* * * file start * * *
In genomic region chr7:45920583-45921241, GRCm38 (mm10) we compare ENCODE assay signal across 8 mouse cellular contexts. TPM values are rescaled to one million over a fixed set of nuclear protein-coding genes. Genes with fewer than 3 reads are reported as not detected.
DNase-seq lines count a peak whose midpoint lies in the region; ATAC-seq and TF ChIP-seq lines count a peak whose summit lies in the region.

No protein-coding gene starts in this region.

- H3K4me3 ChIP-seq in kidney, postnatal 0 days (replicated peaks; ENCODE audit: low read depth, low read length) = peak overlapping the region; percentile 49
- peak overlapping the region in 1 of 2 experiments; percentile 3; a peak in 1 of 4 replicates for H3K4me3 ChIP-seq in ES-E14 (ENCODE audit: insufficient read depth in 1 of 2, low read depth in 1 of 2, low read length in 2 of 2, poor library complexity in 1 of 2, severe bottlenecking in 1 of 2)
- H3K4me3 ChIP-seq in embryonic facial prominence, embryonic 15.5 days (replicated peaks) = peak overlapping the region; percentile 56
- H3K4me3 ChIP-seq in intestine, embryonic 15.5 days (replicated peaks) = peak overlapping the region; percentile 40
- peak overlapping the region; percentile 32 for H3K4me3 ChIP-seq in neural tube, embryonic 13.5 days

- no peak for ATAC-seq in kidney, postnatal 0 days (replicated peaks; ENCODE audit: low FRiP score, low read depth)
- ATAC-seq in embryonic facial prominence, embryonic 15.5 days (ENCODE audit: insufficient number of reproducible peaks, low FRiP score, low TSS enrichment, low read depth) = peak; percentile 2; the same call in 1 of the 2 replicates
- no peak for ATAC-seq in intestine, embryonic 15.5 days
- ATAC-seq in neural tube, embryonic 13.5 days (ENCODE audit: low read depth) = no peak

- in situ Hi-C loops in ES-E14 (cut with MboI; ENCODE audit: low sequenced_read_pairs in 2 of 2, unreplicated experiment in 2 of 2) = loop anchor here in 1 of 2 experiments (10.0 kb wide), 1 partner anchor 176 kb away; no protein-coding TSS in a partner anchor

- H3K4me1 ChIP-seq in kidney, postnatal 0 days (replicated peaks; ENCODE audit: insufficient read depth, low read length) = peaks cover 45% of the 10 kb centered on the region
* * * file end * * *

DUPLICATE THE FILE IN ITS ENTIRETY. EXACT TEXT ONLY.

In genomic region chr7:45920583-45921241, GRCm38 (mm10) we compare ENCODE assay signal across 8 mouse cellular contexts. TPM values are rescaled to one million over a fixed set of nuclear protein-coding genes. Genes with fewer than 3 reads are reported as not detected.
DNase-seq lines count a peak whose midpoint lies in the region; ATAC-seq and TF ChIP-seq lines count a peak whose summit lies in the region.

No protein-coding gene starts in this region.

- H3K4me3 ChIP-seq in kidney, postnatal 0 days (replicated peaks; ENCODE audit: low read depth, low read length) = peak overlapping the region; percentile 49
- peak overlapping the region in 1 of 2 experiments; percentile 3; a peak in 1 of 4 replicates for H3K4me3 ChIP-seq in ES-E14 (ENCODE audit: insufficient read depth in 1 of 2, low read depth in 1 of 2, low read length in 2 of 2, poor library complexity in 1 of 2, severe bottlenecking in 1 of 2)
- H3K4me3 ChIP-seq in embryonic facial prominence, embryonic 15.5 days (replicated peaks) = peak overlapping the region; percentile 56
- H3K4me3 ChIP-seq in intestine, embryonic 15.5 days (replicated peaks) = peak overlapping the region; percentile 40
- peak overlapping the region; percentile 32 for H3K4me3 ChIP-seq in neural tube, embryonic 13.5 days

- no peak for ATAC-seq in kidney, postnatal 0 days (replicated peaks; ENCODE audit: low FRiP score, low read depth)
- ATAC-seq in embryonic facial prominence, embryonic 15.5 days (ENCODE audit: insufficient number of reproducible peaks, low FRiP score, low TSS enrichment, low read depth) = peak; percentile 2; the same call in 1 of the 2 replicates
- no peak for ATAC-seq in intestine, embryonic 15.5 days
- ATAC-seq in neural tube, embryonic 13.5 days (ENCODE audit: low read depth) = no peak

- in situ Hi-C loops in ES-E14 (cut with MboI; ENCODE audit: low sequenced_read_pairs in 2 of 2, unreplicated experiment in 2 of 2) = loop anchor here in 1 of 2 experiments (10.0 kb wide), 1 partner anchor 176 kb away; no protein-coding TSS in a partner anchor

- H3K4me1 ChIP-seq in kidney, postnatal 0 days (replicated peaks; ENCODE audit: insufficient read depth, low read length) = peaks cover 45% of the 10 kb centered on the region